In a seeming attempt to implode the abstract concept of irony, Alex Reid, better known as Jordan’s tabloid fluffer, was speaking– and I am NOT making this up- to MPs at an all party group about the impact children’s diets have on their ability to concentrate:
Mr Reid, ex-husband of celebrity Katie Price, said he wanted supermarkets, banks and big business to fund free, healthy school meals for all children.
He said pupils were eating chocolate and crisps which were “affecting their ability to concentrate in lessons”
See? I’m not making it up. I COULD NOT WRITE THIS IF I INHALED LAUGHING GAS.
Mr Reid told MPs about plans to raise £1 billion by offering companies promotional opportunities, including direct marketing to parents, in return for investment in a scheme called Let’s Do Lunch.
Which is exactly the sort of hideous name you can imagine a bunch of stockbrokers coming up with as a beard for turning schools into workhouses.
|The new Minister for Universities|
So, in return for all that free stuff (which, as you know, companies are famously interested in doing) they get to use schools, and parental databases as advertising hoardings. And that, my pugilistic friend, is where we part company. Schools might run on money, but that doesn’t mean they’re businesses, or should be. Kids are already crushed by the artificial aspirations and rank demands of a world dripping with adverts, that sees children as lenient, unsophisticated hosts for their margins. Schools, one might hope, are the last haven from this sorcery.
I don’t know who ‘Let’s Do Lunch’ are, who backs them, or even where their website is. But I have a better idea: how about they prove they really give a shit about healthy eating for kids and GIVE money to schools to provide better catering? Oh, and how about Members of Parliament let me know what the criteria is to come in and ‘consult’ with them, because brother, I really want to know. I have some very advanced opinions about the role that Dark Matter plays in the formation of neutrinos in the heart of binary stars. I mean, I know fuck all about it, but hey, Alex Reid and School Dinners, right?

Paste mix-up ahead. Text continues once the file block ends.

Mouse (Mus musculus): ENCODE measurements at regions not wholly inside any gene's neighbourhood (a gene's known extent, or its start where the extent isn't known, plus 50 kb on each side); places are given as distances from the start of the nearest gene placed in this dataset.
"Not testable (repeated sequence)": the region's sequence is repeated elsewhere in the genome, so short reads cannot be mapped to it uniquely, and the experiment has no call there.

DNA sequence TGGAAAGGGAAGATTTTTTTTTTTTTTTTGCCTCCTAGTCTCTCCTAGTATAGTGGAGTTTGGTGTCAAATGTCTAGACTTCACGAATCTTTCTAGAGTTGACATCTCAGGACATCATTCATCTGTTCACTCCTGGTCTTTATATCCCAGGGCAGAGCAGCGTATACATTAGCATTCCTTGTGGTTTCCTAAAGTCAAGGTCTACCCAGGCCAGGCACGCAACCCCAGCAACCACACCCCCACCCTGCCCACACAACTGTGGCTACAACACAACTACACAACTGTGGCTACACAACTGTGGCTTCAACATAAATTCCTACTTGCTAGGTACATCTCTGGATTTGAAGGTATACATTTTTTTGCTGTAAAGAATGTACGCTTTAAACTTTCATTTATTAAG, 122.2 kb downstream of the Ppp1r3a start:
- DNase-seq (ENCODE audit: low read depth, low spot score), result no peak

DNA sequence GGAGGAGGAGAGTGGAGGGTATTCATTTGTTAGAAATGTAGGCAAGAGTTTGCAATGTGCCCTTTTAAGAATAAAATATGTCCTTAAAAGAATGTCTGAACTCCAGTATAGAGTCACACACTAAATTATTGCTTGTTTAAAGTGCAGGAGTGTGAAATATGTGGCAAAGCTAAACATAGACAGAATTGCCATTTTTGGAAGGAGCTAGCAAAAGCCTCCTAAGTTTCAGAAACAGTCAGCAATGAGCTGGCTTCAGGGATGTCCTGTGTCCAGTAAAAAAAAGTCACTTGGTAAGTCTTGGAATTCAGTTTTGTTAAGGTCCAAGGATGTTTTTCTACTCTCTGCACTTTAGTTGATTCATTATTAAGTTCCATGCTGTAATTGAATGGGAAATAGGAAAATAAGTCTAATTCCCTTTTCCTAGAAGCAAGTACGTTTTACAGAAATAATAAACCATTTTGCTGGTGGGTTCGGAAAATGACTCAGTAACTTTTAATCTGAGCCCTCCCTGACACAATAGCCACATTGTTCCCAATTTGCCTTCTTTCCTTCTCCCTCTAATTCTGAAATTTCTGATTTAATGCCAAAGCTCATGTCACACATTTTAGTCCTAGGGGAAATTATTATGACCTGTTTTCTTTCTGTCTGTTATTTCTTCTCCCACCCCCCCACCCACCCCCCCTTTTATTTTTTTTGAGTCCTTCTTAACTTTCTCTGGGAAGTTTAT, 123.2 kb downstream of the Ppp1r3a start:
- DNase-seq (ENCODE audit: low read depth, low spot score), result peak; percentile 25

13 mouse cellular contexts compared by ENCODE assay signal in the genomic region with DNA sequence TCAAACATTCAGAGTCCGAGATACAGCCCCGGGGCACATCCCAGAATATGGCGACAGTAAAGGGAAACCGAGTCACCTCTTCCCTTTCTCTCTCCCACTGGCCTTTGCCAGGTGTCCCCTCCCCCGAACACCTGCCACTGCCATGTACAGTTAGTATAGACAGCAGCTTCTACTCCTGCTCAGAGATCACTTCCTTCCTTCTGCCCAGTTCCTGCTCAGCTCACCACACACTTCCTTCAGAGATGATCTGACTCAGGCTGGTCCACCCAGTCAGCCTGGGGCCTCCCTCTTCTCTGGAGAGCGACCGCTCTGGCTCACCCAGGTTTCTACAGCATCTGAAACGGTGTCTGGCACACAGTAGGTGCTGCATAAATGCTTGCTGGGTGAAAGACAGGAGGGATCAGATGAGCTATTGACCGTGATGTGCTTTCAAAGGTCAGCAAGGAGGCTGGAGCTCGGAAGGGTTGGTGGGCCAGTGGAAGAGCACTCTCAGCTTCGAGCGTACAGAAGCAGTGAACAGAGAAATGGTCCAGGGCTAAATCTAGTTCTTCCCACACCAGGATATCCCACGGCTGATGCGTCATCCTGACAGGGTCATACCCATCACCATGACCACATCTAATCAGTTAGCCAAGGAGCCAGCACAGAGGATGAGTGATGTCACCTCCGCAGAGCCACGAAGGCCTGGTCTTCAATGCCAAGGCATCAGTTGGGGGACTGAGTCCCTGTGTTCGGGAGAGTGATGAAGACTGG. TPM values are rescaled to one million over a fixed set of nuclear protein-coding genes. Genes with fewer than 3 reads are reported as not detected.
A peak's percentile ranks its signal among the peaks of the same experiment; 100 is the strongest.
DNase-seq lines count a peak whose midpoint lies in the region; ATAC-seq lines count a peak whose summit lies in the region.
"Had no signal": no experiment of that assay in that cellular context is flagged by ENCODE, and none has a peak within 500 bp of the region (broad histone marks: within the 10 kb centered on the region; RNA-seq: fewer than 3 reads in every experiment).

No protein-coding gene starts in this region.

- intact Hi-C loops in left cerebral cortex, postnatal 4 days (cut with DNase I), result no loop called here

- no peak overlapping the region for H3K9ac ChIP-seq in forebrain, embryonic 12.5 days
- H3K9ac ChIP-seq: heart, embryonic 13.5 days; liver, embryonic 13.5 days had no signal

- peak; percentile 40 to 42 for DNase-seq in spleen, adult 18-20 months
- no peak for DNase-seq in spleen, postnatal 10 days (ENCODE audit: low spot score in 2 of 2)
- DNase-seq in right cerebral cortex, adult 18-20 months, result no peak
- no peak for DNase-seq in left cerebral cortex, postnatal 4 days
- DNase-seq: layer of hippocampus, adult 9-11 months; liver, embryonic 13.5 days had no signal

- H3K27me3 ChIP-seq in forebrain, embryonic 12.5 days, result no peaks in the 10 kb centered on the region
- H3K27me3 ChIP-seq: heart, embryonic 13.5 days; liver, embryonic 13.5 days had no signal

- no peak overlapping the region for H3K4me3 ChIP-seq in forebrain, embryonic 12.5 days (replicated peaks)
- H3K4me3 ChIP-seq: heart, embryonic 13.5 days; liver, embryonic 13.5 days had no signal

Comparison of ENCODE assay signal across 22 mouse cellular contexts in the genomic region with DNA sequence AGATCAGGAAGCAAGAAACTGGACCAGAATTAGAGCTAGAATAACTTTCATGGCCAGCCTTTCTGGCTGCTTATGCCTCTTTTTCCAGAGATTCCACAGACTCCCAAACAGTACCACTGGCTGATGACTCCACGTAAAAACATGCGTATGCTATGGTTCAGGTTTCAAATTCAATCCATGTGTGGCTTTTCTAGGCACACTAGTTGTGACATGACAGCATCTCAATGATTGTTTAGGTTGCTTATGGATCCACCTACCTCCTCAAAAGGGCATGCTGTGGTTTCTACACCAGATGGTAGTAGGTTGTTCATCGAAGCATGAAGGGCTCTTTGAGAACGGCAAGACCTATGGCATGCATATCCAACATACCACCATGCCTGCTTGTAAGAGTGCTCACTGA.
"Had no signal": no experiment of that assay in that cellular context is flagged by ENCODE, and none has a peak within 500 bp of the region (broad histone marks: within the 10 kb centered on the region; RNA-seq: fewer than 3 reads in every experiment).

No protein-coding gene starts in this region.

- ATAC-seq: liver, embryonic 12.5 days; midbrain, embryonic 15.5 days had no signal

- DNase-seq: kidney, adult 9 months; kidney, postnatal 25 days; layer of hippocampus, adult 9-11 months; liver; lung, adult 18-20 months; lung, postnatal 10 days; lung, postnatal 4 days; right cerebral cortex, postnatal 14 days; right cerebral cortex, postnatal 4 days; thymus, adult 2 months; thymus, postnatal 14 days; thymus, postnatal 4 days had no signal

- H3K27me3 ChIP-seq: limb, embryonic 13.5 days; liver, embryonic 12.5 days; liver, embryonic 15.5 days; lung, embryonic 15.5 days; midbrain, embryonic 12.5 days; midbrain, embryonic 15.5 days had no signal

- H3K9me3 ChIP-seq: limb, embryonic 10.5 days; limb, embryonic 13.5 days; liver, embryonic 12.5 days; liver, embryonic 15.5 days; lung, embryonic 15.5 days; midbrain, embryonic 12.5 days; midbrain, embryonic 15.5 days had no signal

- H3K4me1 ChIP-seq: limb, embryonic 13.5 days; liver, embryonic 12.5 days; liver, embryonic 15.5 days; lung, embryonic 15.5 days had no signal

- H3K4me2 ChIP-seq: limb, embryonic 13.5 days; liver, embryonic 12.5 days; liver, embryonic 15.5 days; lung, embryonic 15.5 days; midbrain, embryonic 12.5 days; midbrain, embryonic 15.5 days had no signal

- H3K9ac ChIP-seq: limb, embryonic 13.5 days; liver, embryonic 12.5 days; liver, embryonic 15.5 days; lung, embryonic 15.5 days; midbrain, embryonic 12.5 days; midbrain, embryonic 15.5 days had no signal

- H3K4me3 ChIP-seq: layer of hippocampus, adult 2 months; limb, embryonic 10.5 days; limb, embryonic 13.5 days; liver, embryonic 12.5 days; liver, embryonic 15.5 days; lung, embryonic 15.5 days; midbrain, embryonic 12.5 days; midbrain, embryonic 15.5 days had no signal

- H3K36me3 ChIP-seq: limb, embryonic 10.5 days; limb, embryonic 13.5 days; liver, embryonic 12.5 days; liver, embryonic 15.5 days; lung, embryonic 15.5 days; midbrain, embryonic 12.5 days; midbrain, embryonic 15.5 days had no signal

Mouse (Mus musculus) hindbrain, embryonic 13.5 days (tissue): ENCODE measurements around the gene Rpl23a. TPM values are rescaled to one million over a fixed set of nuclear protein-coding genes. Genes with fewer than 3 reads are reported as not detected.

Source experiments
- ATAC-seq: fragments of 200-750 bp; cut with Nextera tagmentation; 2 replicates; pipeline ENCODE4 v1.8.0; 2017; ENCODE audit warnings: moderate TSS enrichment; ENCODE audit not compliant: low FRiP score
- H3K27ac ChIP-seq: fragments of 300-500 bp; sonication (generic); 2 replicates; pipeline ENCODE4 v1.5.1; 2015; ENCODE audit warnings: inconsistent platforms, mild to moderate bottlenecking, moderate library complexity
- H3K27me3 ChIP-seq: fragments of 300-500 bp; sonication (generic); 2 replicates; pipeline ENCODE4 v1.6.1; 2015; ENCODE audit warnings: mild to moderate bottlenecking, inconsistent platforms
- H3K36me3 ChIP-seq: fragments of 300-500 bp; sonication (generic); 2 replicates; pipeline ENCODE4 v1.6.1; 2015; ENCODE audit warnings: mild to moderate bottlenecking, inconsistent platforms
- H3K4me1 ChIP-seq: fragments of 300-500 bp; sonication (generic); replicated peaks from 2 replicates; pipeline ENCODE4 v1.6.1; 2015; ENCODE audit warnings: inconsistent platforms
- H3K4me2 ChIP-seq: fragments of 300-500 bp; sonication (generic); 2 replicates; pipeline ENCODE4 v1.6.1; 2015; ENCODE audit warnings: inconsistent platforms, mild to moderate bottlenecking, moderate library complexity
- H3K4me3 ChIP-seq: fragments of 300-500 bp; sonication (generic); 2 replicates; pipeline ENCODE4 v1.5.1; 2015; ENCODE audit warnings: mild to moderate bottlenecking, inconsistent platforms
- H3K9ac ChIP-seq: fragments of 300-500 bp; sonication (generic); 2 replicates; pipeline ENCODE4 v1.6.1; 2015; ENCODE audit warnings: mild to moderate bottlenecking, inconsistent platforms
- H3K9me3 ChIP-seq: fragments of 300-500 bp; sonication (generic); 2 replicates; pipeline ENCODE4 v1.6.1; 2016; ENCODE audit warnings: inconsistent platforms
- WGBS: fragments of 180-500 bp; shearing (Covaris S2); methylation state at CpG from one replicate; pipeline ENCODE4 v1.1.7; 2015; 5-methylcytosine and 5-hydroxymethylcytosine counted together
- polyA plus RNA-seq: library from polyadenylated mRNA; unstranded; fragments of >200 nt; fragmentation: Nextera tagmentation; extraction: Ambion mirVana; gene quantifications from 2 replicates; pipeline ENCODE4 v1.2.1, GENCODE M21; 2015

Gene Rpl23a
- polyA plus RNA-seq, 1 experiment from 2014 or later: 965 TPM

|The Shape of Things to Come|
I mean, has Jamie Oliver been hit by a bus? His Dream School might have been a well-meant misfire, but you cannot argue with his rhetoric on school food. In an era when the average cost price of a school dinner is about half a jam jar, he was bang on when he pointed out that kids deserve better than reconstituted lips and assholes, puréed, pressed, bread crumbed and deep-fried. His School Dinners campaign was an enormous success, and a real testimony to the power of one, as his campaign snowballed to the extent that ministers couldn’t be seen NOT to agree with it, so potent was its intuitive moral truth. Of course, Michael Gove has exempted Academies (ie soon to be most schools) from the healthy eating provisions that were brought in subsequent to the Essex guzzler’s march on Downing Street. His argument so far has been- and correct me if I err- that ‘I haven’t seen any evidence that academies will provide worse standards of food- if anything I have seen evidence that they are just as good’, or words to that effect.
Of course this is cunning so acute you could rob a bank with it. There IS no evidence yet, because the whole academies program is so new. And such evidence would be painstaking to collect, and any meaningful studies won’t take place for a long time anyway (by which time the political will is dispersed), so the call to ‘prove it’ is a hard one to answer. So instead let us suggest the following a priori proposition: removing the requirement to serve healthy food that might cost a little more, will probably NOT mean more schools volunteering to break their backs to provide it. Call me a cynic. But there it is.
Or do we think large, cash strapped institutions will perpetually act out of altruism AND prioritise healthy lunches over the cheap and cheerless options, when so many other things have to be paid for?
If you think that, your optimism batteries are more fully charged than mine. So: reduced healthy criteria for schools, or Poundshop Rocky’s attempt to turn schools into billboards. I’m not sure which one I can digest less.